Sustainable Development in Antarctic: Does the shoe fit?
Degree GrantorUniversity of Canterbury
Degree LevelPostgraduate Certificate
Degree NamePostgraduate Certificate in Antarctic Studies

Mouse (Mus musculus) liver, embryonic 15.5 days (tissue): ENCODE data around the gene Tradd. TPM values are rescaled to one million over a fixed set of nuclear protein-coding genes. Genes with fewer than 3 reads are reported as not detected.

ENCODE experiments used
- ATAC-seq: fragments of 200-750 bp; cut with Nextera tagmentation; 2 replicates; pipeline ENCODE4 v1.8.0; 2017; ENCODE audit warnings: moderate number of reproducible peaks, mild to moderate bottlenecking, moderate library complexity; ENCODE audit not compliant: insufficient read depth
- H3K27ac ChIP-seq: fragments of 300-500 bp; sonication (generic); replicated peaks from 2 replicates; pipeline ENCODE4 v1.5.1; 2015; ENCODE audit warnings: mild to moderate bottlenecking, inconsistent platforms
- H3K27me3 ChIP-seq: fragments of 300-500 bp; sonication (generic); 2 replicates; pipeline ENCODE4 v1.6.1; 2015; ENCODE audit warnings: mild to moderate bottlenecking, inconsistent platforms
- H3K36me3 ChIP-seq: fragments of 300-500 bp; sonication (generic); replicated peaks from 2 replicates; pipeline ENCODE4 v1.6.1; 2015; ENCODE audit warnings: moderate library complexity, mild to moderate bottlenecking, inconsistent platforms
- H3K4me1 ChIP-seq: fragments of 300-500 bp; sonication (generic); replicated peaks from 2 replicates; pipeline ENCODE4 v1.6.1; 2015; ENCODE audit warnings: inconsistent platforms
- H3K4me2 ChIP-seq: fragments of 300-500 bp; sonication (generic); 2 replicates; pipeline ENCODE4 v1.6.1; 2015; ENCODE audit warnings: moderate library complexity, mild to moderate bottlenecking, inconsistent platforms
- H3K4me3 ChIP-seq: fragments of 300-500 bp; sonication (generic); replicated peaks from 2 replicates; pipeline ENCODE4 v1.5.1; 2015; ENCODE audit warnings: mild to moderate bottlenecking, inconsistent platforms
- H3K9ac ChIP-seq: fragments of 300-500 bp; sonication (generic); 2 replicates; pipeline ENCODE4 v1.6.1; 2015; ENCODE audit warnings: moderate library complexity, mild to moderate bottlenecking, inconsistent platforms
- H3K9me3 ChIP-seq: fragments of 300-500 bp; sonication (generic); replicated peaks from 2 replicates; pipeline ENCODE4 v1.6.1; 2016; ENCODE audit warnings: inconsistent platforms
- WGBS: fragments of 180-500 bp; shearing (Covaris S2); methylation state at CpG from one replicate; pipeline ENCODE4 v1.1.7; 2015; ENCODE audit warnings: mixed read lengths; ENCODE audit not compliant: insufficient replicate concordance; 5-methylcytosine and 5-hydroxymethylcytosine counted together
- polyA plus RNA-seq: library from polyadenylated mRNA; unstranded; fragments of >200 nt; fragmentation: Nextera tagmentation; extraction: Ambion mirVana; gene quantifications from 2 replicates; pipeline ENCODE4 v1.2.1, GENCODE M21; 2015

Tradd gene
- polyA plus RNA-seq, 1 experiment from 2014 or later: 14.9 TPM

Globally Sustainable Development is becoming recognised as a means to assess the state of the environment through ‘total systems’ thought process. Regional sustainable development strategies are being used as a tool to control the impact human activities are having on the environment. Environment in this context includes both ‘human ecology’ and the natural ecology on which we rely. Society works on a complex set of interactions termed the ‘fours spheres’ of Sustainable Development, the environment, economy, society and governing systems. Development in Antarctica is inevitable. Activity is increasing in scope and scale. Currently, there are no governing mechanism to deal with issues of sustainability, associated with activity in Antarctica. Some leadership in ‘total systems thinking’ is emerging from sources, such as member states and associated groups such as ASOC. For Antarctica to retain its ideals as a place for peace and science ‘in the interest of all mankind’, it is essential that the governing bodies take a closer look at the ‘big picture’ impacts Antarctic activities are having on the Antarctic and the rest of the world. An Antarctic Sustainable Development Strategy would create a long-term vision for the future health of the Antarctic. A number of tools have been suggested to guide the vision and a governing system to compliment it. A mechanism such as a sustainable development strategy needs to be implemented soon, before the opportunity for control is lost.